Massimo Salvadori’s postwar activism played just as crucial a role in his teaching as his pre-war and war experience did.  After the war, Salvadori continued to fight against totalitarian regimes in the hope of educating students on the dangers of joining such regimes and stressing the interconnectivity of nations. His class, “Elements of the Impact Made Beyond Its Borders after WWII by the U.S,” emphasized these points.  (See Figure 14 for the first page of the syllabus) In 1947, he began to teach sociology and history as a professor at Smith College. His first class at Smith focused on discussing democracy and what would constitute effective American foreign policy.  In addition to his commitment to teaching, Salvadori continued to be actively engaged in policy making.  In 1948, he took a leave of absence “to work as Director of the Division of Political Science, UNESCO in Paris and as a political analyst in the NATO Secretariat, Paris.” From 1955-1967, he directed eight summer seminars of the School for Freedom, which promoted political literacy and national awareness of interconnectivity.[10] Again, Salvadori brought a unique and practical perspective to the classroom from his work with NATO, UNESCO, and American foreign policy.


In 1973, Salvadori retired from Smith but never gave up the liberal fight. From 1979-1981, “he served as [the] president of the Institute for the History of the Democratic and Republican Movement of the Marché”.[11] His foreign policy ideas relating to the image that the United States should convey to the world led President Eisenhower to praise such ideas. The President even went as far as to say that Salvadori had ‘some of the best ideas I have seen on it’ and that he would ‘circulate it as widely as I can’.[12]

Over the course of Massimo Salvadori’s life, he wrote 20 books, thousands of articles and reviews and “chose both political and scholarly means to continue his fight” against oppressive regimes.[13] But it was through the classroom at Smith College that he fought one of his most difficult intellectual battles with the hope of trying “to get students to develop an interest in the things [he was] interested in. [Stating,] if I was any success, I have no idea. One never knows the effect of what one says or writes.”[14] Through his “passion for ideas, his example of active resistance to oppression, and his inexhaustible curiosity about human history in all times and in all places,”[15] Salvadori was an influential professor who provided valuable insight into political interactions that textbooks often depict too abstractly and a humble man who was not quick to talk about himself. Posthumously honored as “Citizen of the World”[16] in the town of Porto San Georgio, Italy, the man did not belong to one country’s ideals. Rather, he believed in liberty, anti-colonialism, and free institutions that would provide all people with the proper education to learn from past experiences in order to more efficiently address the problems of tomorrow. This lesson he attempted to impart on Smith College students whom he hoped would take the lessons to heart when addressing the problems of the future.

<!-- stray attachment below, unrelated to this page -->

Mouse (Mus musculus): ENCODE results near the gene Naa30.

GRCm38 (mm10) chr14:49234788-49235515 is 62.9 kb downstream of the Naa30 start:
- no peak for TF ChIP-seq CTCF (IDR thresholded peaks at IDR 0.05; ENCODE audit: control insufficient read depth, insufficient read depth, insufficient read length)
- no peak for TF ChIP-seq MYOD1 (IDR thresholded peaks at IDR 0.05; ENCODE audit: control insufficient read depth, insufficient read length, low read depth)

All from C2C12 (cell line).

presented by Sara Ottomano, Class of 2015 Global STRIDE Fellow

[1] Helen Cummings, “Hampshire Life: Daily Hampshire Gazette.” Jan. 10-16 1986. p 7.

[2] Wolfgang Saxon. “Max W. Salvadori, 84, Professor Who Fought the Fascists in Italy.” NY Times. Aug. 1992.

[3] Joan Afferica. “Memorial Minute for Max Salvadori.” Presentation at Dept of History Faculty Meeting. Oct 27, 1993.

[4] Helen Cummings, “Hampshire Life: Daily Hampshire Gazette.” Jan. 10-16 1986. p 43.

[5] Ibid.

[6] Joan Afferica. “Memorial Minute for Max Salvadori.” Presentation at Dept of History Faculty Meeting. Oct 27, 1993.

[7] Ibid.

[8] Joan Afferica. “Memorial Minute for Max Salvadori.” Presentation at Dept of History Faculty Meeting. Oct 27, 1993.

[9] Modern European History Syllabus. Smith College

[10] Ibid.

[11] Joan Afferica. “Memorial Minute for Max Salvadori.” Presentation at Dept of History Faculty Meeting. Oct 27, 1993

[12] “Lecturer Impresses President as Interpreter of US Abroad.” The New York Times March 22, 1956.

[13] Joan Afferica. “Memorial Minute for Max Salvadori.” Presentation at Dept of History Faculty Meeting. Oct 27, 1993

[14] Helen Cummings, “Hampshire Life: Daily Hampshire Gazette.” Jan. 10-16 1986. p 43.

[15] Joan Afferica. “Memorial Minute for Max Salvadori.” Presentation at Dept of History Faculty Meeting. Oct 27, 1993.

[16] Ibid.